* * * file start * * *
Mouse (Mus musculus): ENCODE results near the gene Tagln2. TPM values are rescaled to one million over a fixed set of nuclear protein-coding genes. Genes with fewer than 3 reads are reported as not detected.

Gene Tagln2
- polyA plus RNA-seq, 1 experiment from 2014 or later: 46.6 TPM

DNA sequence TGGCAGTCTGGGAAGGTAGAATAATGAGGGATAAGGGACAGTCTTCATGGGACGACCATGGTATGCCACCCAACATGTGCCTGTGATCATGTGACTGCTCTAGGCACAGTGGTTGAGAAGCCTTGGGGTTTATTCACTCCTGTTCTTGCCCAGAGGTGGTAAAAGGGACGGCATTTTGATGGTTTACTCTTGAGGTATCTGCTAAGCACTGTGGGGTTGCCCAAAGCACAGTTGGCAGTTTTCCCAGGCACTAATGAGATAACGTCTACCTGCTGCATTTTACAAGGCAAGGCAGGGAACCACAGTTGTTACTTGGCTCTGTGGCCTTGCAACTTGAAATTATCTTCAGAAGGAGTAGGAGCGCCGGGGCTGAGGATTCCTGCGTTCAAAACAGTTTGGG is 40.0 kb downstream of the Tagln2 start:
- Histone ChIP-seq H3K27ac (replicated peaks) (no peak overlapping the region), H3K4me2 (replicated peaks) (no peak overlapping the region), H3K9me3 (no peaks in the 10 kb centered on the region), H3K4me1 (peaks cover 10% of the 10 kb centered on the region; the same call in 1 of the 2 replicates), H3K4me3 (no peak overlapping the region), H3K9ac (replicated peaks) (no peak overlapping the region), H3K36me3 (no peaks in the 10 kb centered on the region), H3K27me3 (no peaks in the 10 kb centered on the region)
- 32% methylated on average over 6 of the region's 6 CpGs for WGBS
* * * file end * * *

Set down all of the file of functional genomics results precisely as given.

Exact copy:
Mouse (Mus musculus): ENCODE results near the gene Tagln2. TPM values are rescaled to one million over a fixed set of nuclear protein-coding genes. Genes with fewer than 3 reads are reported as not detected.

Gene Tagln2
- polyA plus RNA-seq, 1 experiment from 2014 or later: 46.6 TPM

DNA sequence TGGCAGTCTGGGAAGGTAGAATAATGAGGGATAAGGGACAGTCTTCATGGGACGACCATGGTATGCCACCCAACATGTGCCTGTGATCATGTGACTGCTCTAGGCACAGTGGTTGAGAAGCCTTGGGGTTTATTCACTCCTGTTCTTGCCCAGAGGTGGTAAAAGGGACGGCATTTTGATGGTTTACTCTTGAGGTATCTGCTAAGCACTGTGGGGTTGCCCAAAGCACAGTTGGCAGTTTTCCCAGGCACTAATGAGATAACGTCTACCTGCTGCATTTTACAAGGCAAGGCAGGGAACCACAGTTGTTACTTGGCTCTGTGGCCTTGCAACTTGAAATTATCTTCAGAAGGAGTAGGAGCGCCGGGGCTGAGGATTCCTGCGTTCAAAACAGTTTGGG is 40.0 kb downstream of the Tagln2 start:
- Histone ChIP-seq H3K27ac (replicated peaks) (no peak overlapping the region), H3K4me2 (replicated peaks) (no peak overlapping the region), H3K9me3 (no peaks in the 10 kb centered on the region), H3K4me1 (peaks cover 10% of the 10 kb centered on the region; the same call in 1 of the 2 replicates), H3K4me3 (no peak overlapping the region), H3K9ac (replicated peaks) (no peak overlapping the region), H3K36me3 (no peaks in the 10 kb centered on the region), H3K27me3 (no peaks in the 10 kb centered on the region)
- 32% methylated on average over 6 of the region's 6 CpGs for WGBS